The opinion of the court was delivered by: JOHN KEENAN, Senior District Judge
Defendant Ronald H. Fanta, a/k/a "Herbert Ganta," moves under
Federal Rule of Criminal Procedure ("F.R.Cr.P.") 12 to dismiss
the indictment against him. The Government opposes the motion.
On or about May 21, 2004, the defendant was charged in a
criminal complaint ("the Complaint") with making false statements
in violation of Title 18, United States Code, Section 1001(a)(2).
The defendant was charged with filing attorney notices of
appearance with the Department of Labor ("DOL") and the
Immigration and Naturalization Service ("INS") (now the Bureau of
Immigration and Customs Enforcement ("BICE")) that included false
statements concerning his status as an attorney. The notices of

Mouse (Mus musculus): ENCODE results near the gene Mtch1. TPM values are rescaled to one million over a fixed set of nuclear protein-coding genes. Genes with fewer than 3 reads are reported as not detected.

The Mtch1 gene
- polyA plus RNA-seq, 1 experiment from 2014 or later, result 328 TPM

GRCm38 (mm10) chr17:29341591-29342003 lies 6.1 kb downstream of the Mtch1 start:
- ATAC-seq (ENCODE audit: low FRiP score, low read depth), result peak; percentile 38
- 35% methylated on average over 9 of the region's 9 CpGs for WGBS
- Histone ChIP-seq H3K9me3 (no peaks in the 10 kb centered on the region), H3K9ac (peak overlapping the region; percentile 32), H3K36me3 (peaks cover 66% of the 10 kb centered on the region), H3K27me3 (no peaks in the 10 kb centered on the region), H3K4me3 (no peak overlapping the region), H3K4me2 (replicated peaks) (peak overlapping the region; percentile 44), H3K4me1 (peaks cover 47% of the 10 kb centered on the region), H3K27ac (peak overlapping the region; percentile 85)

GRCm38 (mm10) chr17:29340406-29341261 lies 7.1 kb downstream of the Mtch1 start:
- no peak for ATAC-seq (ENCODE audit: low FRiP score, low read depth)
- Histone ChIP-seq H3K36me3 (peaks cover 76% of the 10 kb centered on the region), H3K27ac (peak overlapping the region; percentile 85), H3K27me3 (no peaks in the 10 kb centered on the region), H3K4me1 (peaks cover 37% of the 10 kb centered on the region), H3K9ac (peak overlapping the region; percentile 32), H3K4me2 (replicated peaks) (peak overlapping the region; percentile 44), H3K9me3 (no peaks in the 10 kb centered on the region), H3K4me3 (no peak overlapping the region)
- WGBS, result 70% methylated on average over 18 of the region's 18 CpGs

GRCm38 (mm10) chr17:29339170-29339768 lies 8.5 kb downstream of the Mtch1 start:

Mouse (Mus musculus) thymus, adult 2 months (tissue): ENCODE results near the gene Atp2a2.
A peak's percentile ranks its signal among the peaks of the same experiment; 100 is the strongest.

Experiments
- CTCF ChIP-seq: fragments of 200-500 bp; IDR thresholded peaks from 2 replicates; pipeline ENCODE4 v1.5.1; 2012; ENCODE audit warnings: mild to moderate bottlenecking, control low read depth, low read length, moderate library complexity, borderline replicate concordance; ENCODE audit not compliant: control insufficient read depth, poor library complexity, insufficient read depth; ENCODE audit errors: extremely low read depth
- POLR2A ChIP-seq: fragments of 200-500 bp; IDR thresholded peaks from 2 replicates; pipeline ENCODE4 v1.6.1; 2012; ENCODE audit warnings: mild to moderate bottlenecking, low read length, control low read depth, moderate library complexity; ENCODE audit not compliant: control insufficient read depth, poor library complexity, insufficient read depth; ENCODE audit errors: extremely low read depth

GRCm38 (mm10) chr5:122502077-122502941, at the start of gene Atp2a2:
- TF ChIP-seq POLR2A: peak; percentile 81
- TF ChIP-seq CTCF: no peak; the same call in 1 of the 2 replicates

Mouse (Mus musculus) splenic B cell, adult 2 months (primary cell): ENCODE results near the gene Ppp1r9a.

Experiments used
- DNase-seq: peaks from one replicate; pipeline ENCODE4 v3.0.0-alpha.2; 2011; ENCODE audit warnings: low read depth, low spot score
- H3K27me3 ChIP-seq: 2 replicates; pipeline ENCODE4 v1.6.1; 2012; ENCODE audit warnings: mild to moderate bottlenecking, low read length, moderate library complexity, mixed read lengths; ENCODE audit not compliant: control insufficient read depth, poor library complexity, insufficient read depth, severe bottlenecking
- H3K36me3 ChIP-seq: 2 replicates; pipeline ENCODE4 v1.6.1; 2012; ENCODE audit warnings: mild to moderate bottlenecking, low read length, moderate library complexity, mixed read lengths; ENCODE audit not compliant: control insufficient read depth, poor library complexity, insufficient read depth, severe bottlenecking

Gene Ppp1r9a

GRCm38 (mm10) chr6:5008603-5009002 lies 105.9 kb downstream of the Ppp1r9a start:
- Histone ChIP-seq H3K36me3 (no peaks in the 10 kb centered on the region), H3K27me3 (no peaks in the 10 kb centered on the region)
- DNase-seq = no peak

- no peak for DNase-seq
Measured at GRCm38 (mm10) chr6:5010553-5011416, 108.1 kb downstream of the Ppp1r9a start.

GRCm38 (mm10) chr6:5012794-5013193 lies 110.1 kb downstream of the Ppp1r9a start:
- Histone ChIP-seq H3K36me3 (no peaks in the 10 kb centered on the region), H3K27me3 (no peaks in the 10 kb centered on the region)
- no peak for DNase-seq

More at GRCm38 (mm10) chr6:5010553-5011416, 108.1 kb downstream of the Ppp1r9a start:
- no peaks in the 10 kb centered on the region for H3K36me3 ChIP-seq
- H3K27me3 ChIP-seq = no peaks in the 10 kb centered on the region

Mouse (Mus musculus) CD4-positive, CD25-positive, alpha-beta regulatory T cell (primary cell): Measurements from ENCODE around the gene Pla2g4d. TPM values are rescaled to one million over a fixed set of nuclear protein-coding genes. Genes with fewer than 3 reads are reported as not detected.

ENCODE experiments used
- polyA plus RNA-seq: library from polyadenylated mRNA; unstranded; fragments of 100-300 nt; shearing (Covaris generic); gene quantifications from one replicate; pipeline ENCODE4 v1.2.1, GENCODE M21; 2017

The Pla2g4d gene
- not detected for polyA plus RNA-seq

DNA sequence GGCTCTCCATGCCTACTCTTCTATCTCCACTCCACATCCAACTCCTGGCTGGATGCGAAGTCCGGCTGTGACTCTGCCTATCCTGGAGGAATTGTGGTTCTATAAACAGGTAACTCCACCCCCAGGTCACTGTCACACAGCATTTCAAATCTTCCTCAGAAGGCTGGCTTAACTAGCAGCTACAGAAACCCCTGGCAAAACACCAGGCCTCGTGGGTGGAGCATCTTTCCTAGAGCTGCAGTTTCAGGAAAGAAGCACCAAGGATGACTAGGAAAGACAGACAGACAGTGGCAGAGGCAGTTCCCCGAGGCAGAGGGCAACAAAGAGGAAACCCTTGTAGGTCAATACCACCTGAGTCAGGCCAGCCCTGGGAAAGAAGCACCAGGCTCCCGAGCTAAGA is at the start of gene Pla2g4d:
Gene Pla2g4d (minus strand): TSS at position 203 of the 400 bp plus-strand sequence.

appearance forms asked Fanta whether he was "a member in good
standing" of the bar of the United States Supreme Court or of the
highest court of a "State, territory, insular possession, or
District of Columbia" and provided a space for Fanta to identify
the bar of which he was a member in good standing. Fanta
allegedly completed hundreds of these forms stating that he was a
member of the bar of "the U.S. Board of Immigration Appeals." There is no "bar" affiliated with the United States Board of
Immigration Appeals ("USBIA") and defendant has never appeared
before it. (Compl. ¶ 5). The forms also asked the defendant to
certify that he was "not under a court order or administrative
agency order suspending, enjoining, restraining, disbarring, or
otherwise restricting [him] in practicing law." The Complaint
also alleges Fanta filed hundred of these notices after he was